People in Ohio who are getting a divorce may be concerned that their soon-to-be ex-spouses are hiding assets. Individuals who are already divorced may share the same concerns about their ex-spouses. However, a thorough examination of the schedules that were filed with their joint federal tax returns can provide clues about any assets that may not have been reported.
On the Schedule B form, the names of brokerage companies, banks, mutual funds and any other sources of interest and dividends have to be provided. Foreign trusts or financial accounts also have to be accounted for at the bottom of the form.
For people whose incomes include less than $1,500 in dividends and interest, the Internal Revenue Service does not require a Schedule B. Divorcing individuals will have to examine the totals provided for those types of income on the front page of Form 1040. However, if there are foreign financial accounts or income derived from certain types of foreign trusts, the Schedule B will have to be completed no matter how much interest or dividend income is earned from those financial assets.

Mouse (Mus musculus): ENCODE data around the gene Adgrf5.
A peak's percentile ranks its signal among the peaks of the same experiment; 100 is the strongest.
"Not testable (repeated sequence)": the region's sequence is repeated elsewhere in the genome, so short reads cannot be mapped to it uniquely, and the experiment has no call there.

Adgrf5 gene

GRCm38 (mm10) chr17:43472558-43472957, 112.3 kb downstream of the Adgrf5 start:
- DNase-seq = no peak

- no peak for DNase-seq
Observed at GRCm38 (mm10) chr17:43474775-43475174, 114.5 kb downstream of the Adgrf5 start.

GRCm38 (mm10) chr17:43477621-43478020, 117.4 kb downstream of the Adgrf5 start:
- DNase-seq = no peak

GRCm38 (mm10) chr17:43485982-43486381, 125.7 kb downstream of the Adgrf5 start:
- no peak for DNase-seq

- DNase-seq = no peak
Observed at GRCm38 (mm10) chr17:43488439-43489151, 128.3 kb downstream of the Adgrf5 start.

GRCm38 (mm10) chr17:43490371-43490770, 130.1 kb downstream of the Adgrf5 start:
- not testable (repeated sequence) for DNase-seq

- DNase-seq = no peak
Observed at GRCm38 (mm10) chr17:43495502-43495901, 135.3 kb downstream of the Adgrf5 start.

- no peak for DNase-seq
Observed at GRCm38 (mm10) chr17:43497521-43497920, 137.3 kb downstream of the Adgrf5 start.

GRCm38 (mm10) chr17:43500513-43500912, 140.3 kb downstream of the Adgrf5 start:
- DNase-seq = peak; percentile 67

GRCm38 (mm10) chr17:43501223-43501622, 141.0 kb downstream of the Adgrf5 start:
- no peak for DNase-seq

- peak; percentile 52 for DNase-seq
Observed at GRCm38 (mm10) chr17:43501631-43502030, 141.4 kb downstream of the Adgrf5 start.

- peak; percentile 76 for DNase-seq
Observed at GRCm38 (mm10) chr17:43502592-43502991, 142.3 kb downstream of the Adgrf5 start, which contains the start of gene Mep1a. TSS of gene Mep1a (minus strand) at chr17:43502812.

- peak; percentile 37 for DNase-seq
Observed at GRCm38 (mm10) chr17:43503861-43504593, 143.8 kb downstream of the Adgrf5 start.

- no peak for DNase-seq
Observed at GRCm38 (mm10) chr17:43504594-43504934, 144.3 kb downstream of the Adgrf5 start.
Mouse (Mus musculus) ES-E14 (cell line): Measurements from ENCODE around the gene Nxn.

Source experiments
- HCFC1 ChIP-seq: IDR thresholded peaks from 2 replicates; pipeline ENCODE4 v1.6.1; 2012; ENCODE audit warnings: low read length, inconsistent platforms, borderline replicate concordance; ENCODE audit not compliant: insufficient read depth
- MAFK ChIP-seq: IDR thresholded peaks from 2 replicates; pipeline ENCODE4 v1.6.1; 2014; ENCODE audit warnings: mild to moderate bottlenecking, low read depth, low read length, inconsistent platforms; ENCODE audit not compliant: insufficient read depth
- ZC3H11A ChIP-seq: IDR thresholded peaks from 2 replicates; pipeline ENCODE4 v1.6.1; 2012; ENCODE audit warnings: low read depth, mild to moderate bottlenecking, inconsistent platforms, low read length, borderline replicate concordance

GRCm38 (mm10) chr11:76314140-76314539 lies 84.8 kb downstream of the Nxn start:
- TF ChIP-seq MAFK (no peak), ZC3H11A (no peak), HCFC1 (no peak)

On the Schedule D, taxpayers have to report their capital losses and gains from the sales of individuals stocks, fund shares and other assets. If the other party in a divorce reports that there were losses or profits from the sales of stocks, it is worth finding out what happened with the proceeds of the sales and what other types of investments that party owns.
A divorce lawyer may work to protect the interests and rights of individuals are disputing with their exes regarding how certain assets should be divided in a divorce. An attorney may conduct investigations to find financial assets hidden by the other party and litigate to obtain a favorable settlement concerning the division of those assets.